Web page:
Expatriates could soon be able to discover whether or not their child is likely to develop autism, following a study at the Hebrew University of Jerusalem that identified the genetic systems that tend to be involved in the disorder.
Previous investigations have found that a variety of genes are responsible for the neurodevelopmental syndrome among different people with the condition, which has made it difficult to ascertain the common DNA shared by individuals with autism.
Being able to do so could help medical experts tell whether or not a youngster has autism, which might determine if they require assistance with international health insurance policies to enable them to reach their full potential.
However, the new study, which was published in the journal PLoS Genetics, has shown the range of biological markers associated with autism appear to be involved with specific mental processes.
This can explain the large spectrum of the disorder, as well as similarities autistic people share in their behavioural patterns.
Scientists at the university intended to discover the impact rare genetic mutations had on the condition, as well as more commonplace DNA variants among the population, to discover the relationship between various biological risk factors.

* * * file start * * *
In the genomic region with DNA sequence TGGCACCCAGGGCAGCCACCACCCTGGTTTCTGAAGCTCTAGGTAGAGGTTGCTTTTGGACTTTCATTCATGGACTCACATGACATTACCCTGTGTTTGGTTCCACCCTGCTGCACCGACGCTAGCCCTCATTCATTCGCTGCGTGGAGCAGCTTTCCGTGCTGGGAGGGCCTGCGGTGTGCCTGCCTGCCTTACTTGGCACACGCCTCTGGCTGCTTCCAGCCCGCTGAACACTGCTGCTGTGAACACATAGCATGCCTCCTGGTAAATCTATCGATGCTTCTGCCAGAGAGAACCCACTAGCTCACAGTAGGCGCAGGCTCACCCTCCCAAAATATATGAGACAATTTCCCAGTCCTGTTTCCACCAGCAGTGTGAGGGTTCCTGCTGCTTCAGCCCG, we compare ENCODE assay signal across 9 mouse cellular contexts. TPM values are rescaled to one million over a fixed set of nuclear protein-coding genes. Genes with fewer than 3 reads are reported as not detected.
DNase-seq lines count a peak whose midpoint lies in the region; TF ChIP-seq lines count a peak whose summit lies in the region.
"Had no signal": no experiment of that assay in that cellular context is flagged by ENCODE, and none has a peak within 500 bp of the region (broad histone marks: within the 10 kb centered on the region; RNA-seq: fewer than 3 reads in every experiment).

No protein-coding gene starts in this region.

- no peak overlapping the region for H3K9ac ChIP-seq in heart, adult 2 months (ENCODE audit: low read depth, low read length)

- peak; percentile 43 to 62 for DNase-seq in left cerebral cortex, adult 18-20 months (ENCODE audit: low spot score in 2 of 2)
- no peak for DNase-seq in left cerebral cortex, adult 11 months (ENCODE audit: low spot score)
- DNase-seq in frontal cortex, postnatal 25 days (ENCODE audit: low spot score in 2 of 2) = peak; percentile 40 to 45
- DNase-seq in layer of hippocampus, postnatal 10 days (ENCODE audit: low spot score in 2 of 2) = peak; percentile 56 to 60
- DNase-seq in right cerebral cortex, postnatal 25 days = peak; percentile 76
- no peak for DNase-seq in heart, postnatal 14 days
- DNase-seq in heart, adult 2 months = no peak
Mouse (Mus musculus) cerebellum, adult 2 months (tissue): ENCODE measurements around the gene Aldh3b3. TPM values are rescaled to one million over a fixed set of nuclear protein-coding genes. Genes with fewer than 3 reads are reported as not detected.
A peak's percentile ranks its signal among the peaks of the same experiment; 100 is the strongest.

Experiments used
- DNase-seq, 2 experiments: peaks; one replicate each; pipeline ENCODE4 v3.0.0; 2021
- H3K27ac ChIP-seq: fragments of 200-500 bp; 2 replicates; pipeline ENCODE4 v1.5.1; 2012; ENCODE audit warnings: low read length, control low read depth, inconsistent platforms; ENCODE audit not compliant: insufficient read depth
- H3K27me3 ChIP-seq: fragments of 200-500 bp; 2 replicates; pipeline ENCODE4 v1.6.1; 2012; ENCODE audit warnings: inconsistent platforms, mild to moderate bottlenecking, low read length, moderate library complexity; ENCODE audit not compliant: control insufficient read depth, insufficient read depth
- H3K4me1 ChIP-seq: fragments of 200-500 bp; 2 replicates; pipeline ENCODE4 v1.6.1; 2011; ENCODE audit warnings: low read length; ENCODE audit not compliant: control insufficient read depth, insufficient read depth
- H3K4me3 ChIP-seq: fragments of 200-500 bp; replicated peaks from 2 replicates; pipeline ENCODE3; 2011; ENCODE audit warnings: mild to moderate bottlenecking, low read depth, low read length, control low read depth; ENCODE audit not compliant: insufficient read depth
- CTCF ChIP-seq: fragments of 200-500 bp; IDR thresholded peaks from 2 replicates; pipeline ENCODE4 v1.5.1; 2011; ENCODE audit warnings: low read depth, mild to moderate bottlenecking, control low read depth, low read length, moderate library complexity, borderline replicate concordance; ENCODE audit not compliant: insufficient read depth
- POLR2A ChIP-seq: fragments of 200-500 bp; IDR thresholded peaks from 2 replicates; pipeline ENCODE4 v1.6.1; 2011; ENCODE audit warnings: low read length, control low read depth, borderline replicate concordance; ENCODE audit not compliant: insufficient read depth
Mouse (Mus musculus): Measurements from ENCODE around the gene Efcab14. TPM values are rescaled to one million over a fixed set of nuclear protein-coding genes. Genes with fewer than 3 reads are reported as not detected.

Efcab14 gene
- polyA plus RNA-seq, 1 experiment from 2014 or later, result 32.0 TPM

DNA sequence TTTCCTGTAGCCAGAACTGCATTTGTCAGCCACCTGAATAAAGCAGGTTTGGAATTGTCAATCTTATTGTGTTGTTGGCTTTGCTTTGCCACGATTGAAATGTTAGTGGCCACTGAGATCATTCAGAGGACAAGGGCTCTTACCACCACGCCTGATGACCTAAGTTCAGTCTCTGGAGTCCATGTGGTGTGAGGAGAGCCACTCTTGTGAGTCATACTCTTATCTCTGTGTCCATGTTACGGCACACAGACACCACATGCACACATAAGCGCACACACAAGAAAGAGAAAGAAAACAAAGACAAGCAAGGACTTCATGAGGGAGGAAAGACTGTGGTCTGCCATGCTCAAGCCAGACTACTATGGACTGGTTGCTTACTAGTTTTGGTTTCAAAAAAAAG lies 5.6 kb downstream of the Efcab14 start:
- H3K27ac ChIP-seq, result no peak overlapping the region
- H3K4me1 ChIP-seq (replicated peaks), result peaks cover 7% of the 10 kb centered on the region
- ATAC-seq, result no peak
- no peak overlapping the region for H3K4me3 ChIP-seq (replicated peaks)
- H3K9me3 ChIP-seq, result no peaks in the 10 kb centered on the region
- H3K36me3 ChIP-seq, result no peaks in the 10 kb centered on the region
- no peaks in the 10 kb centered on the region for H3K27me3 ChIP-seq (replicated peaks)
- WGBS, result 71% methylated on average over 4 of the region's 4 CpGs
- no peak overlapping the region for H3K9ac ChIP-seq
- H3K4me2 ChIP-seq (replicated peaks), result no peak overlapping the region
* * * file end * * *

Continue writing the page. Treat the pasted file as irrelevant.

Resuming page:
Rather than testing solitary genes, they looked into collections of these substances to understand the pathways that could be involved in autism.
To the surprise of the experts, they discovered the variations and mutations are typically found in specific functional groups.
It is thought this could pave the way for large-scale scans in the future that could enable an early diagnosis of the condition, which is particularly important if children with the neurological disorder are to reach their full potential in adulthood.
Furthermore, the groups of genes discovered are particularly active in the first year of a human's life, dealing with processes such as sensory perception, memory and learning.
It is believed autism is significantly more commonplace than had previously been thought, with as many as one per cent of all people having the condition in certain regions.